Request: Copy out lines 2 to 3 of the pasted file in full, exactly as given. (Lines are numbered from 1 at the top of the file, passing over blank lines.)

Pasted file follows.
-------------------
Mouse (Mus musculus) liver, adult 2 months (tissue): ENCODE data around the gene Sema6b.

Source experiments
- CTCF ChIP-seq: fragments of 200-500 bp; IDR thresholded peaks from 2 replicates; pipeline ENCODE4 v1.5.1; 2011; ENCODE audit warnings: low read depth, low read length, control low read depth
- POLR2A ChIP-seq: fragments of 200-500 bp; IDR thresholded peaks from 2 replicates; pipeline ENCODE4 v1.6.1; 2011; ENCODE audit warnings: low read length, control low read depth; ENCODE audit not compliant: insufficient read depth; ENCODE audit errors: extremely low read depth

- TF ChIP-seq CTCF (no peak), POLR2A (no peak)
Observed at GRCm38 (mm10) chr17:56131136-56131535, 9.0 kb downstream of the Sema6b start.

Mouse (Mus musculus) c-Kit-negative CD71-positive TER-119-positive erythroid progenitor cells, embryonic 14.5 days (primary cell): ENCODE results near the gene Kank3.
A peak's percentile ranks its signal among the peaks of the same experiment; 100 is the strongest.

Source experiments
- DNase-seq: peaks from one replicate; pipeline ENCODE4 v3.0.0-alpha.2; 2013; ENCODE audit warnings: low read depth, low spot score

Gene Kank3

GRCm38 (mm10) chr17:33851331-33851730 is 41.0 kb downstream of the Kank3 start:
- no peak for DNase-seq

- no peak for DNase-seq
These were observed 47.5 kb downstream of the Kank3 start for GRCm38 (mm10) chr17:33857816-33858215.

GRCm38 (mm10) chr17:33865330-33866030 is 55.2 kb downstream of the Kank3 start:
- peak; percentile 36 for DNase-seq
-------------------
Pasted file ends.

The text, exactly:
Source experiments
- CTCF ChIP-seq: fragments of 200-500 bp; IDR thresholded peaks from 2 replicates; pipeline ENCODE4 v1.5.1; 2011; ENCODE audit warnings: low read depth, low read length, control low read depth